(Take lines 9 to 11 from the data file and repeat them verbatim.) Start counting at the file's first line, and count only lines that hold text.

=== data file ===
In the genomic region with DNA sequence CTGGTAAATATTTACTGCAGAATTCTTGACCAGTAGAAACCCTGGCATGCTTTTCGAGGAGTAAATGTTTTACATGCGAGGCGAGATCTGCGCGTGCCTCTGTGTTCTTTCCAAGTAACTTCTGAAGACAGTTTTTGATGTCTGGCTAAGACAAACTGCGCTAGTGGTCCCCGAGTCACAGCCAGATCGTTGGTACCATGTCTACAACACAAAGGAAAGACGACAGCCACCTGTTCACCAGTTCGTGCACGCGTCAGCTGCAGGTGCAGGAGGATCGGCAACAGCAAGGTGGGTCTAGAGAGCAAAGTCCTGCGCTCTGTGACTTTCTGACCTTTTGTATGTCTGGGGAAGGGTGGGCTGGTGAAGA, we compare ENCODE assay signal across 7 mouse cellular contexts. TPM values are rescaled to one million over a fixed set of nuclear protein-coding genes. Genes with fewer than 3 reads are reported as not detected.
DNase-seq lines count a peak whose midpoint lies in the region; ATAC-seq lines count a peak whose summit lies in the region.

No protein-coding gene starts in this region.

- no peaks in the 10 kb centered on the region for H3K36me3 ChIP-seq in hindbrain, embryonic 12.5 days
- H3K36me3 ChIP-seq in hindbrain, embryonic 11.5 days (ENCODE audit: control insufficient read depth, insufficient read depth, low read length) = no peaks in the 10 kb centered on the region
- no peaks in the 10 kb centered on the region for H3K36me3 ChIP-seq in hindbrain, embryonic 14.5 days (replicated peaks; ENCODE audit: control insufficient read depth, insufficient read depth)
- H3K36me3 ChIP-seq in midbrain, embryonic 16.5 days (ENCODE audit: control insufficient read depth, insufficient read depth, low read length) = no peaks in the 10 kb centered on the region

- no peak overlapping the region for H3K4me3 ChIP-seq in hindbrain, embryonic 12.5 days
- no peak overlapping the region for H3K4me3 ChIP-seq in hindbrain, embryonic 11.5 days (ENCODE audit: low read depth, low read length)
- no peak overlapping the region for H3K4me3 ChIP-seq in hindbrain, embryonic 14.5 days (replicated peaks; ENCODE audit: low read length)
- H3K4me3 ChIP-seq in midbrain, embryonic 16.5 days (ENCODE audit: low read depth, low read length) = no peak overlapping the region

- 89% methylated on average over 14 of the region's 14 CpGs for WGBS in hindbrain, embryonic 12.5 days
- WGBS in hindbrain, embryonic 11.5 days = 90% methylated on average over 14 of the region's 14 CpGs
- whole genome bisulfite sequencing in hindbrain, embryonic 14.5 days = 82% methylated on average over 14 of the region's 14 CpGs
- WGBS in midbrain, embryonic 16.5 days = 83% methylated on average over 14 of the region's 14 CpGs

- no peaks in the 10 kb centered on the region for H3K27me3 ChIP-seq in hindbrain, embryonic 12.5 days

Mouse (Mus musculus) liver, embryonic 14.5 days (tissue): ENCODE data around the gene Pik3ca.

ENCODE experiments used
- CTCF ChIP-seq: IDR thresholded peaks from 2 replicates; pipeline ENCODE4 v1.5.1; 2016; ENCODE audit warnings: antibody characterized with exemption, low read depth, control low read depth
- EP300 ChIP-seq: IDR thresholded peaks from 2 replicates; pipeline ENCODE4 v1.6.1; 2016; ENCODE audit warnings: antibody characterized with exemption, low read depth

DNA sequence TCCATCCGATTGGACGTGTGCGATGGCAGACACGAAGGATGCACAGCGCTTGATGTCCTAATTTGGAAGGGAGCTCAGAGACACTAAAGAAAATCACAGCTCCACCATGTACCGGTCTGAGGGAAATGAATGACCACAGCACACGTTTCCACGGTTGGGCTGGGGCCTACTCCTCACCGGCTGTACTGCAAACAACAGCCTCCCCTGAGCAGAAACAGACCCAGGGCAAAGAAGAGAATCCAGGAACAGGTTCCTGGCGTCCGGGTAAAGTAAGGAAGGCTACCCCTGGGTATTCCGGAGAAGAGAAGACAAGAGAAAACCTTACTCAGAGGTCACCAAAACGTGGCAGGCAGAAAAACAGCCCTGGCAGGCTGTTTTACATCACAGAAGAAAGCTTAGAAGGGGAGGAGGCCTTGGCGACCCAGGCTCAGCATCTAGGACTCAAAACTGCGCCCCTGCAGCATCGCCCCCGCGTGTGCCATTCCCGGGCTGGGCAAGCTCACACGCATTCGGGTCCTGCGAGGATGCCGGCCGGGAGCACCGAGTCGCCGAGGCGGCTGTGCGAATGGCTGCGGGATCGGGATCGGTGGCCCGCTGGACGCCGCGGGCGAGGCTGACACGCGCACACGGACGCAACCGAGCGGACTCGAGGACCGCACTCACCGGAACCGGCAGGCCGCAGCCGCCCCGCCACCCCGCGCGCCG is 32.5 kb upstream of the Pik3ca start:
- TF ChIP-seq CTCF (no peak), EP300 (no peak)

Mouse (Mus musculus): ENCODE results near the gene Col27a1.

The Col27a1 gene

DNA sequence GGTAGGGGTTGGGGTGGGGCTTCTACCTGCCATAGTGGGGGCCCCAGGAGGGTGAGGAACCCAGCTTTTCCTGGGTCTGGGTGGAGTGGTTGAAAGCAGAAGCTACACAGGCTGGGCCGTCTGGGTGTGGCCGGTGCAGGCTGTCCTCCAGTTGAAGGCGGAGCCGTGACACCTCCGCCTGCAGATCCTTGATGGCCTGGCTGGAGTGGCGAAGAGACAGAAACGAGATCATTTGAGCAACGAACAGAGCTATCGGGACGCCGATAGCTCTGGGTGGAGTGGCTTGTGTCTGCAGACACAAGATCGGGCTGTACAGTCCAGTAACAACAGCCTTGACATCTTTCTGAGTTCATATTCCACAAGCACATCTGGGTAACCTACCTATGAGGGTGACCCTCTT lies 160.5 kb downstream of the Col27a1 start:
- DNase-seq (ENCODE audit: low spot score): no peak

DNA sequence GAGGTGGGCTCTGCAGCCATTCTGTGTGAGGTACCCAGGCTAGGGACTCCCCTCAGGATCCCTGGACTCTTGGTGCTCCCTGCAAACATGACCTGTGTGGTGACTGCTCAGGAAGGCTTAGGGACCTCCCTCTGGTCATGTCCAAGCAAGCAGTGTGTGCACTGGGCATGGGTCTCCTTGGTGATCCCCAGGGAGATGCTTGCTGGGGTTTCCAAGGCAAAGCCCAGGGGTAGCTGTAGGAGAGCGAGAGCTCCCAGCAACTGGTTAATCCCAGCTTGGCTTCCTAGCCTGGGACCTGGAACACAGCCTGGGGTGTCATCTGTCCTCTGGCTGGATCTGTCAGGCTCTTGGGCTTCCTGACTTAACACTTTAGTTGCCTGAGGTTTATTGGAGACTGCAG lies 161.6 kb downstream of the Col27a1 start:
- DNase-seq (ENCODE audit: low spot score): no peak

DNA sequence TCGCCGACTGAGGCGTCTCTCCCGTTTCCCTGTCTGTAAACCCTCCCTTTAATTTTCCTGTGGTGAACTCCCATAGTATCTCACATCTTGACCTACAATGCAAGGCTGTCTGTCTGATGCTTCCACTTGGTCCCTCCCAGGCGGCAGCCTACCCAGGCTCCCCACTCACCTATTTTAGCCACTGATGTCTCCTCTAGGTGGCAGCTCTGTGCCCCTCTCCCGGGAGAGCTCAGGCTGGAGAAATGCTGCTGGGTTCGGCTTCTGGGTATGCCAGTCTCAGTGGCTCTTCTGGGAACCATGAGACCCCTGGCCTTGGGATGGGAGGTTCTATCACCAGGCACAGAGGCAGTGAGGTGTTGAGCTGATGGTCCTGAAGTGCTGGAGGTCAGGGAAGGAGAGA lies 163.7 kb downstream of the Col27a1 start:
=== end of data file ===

- no peak overlapping the region for H3K4me3 ChIP-seq in hindbrain, embryonic 11.5 days (ENCODE audit: low read depth, low read length)
- no peak overlapping the region for H3K4me3 ChIP-seq in hindbrain, embryonic 14.5 days (replicated peaks; ENCODE audit: low read length)
- H3K4me3 ChIP-seq in midbrain, embryonic 16.5 days (ENCODE audit: low read depth, low read length) = no peak overlapping the region